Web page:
French and Indian War, New World Colonies
Traditional Highland Uniform from head to toe:
The light blue highland Bonnet, at this point in history the bonnet is simply banded and lightly adorned with feather, or pin. Short Red jacket to fit over the kilt, more scarlet for officers. A Scarlet sash for officer rank. Yellow Gold turn backs and braid. The traditional Highland Kilt, which was a large rectangle of course wool in Tartan Plaid, pleated below the belt, gathered above the belt and clasped at the left shoulder. White shirt and Black crossbelt.
The soldiers weapons include:
A Dirk tucked into his belt, a Dag or flintlock Pistol made of all steel and of course his Basket Broadsword. The leather Sporran, or pouch attached to his belt acted as a pocket for his kilt. Finally, he has Red/White pattern hose held with Red tape garter above the calf and Black leather shoes with buckles known as Ghillies.
This is a wonderfully done toy soldier kit in 77mm, or 1/23rd scale. Imrie-Risley once again has supplied the white metal parts to be assembled and painted.
77mm or 3″ tall figure kit depicting the 1st/3rd New Jersey Regiment from the French and Indian War. He is outfitted for service in the North American wilderness. This is a very high quality figure. It displays well with the figures of Roger’s Ranger and Native guide. His equipment, right down to the antiquated match, which was a grenadiers badge of honor, located on his shoulder strap are nicely detailed.
The Jersey Blues were first mustered in 1673 in Piscataway New Jersey. The name comes from their Blue coats with red Lapels and facings. Their initial role was to deter Indian attacks on the early settlements. This is a depiction of a Grenadier of the 500 men mustered to garrison Fort William henry in 1757. The unit was again called up in 1758 for the campaign against Fort Carillon. The same unit fought throughout the French and Indian war and then for the Colonies in the Revolution.
Grenadiers were originally chosen to throw grenades and take on assault operations. The piked hat was used because a tricorn would get in the way of their throwing arm. The men were generally larger and more robust to take on this dangerous role. The mitred cap made them look even more imposing. Over time Grenadiers became one of the flank companies along with the smaller quicker men of the light infantry. The Grenadiers became the shock troops, or the company for the toughest jobs.
The reverse view of line infantry Grenadier. His equipment is visible in this view. He has the musket slung over his shoulder with backpack haversack and musket ball pouch. His hair is done up in a que, a pony tail of sorts and then stuffed under his mitered cap. He looks like a hardy backwoods provincial, ready for the French and Indians. From the Jersey blues service record,he would need to be ready.
He stands at ease. Deerskin breeches cover his uniform trousers for moving through through the thick underbrush in the great northwoods.
Although I know this figure is a Ranger, I often think of these two companions as the main characters of my favorite book series, the leather stocking tales by James Fenimore Cooper. I can see ‘Hawkeye’, Natty Bumpo in the green of a Ranger, with Chingachgook, ‘the Great Serpent’ standing easily at his side. The chief and the frontiersman.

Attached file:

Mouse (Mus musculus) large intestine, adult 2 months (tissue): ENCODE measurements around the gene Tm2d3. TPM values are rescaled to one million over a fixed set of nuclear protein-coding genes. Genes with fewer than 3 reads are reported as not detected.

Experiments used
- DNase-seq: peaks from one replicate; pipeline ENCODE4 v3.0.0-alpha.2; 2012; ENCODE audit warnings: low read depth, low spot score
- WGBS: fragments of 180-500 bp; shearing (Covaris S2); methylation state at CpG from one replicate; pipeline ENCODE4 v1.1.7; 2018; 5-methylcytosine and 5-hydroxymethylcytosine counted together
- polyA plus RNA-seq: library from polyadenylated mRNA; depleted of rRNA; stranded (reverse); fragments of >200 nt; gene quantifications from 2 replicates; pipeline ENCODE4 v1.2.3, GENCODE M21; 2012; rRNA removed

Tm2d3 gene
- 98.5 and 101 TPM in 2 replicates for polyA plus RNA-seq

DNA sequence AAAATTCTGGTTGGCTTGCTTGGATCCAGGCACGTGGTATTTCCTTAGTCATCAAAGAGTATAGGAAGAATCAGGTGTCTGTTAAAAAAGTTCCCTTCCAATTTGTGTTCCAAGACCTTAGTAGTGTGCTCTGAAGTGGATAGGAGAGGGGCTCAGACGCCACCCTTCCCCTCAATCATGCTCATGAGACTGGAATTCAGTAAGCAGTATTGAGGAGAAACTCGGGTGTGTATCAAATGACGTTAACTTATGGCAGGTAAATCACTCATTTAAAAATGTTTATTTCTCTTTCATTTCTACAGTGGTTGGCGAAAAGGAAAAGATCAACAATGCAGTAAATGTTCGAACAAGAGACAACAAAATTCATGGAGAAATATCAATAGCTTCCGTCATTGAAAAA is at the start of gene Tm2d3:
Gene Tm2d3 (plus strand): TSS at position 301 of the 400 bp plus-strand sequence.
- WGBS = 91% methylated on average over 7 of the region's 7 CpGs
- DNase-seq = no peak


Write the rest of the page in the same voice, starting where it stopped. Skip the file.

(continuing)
These are separate large scale Imrie Risley kits, richly detailed and very well sculpted.
Robert Roger’s independent company of rangers were some of the first special forces in the new world. These specially trained and equipped woodsmen with their Stockbridge Indian allies were formed to deal with the heavy woodlands and terrain obstacles of the American theater of the French and Indian War. They were led by the charismatic provincial leader, Robert Rogers, who created and implemented his own theories of combat on the frontier.
These figures once again are inspired by a compelling book, in this case, “War on the Run“, “The Epic Story of Robert Rogers and the conquest of America’s First Frontier”, by John F. Ross. He describes the Rangers at Lake George, “..gloriously arrayed in the new green regimental coats, most heads crowned with the Rangers’ signature Balmoral Scotch bonnet.” Ross describes very well the trials, privations and grueling nature of combat in the frozen and unforgiving wilderness. This was the world of Roger’s Rangers.
This Ranger carries a wampum belt, his rifle, ball shot case, rucksack and backpack. He has deerskin breeches, his tomahawk and hunting knife, well prepared for a foray into the eastern woodlands and Canada. He has a powder horn, brass ramrod and a sprig of spruce in his bonnet. His Indian companion is simply adorned. From his scalping tuft of hair with feathers, to his war paint, his bear claw necklace, his brass armband, wampum belt, powder horn and rifle, he carries only the essentials of his business.
These 77mm Imrie Risley museum quality miniatures seem ready to attack Fort Carillon and take it from the wily French and their native allies.
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Reverse view of uniform
These are very high quality model figure kits. The figures are large, 77mm, or just over 3″ tall and very detailed. They come in their own decorative boxes. Assembly is simple. The sculpting is magnificent. The metal cleans up very well, which allows for easy priming and painting.
some of my favorites…..
The figures stand on all metal bases, sturdy and easily finished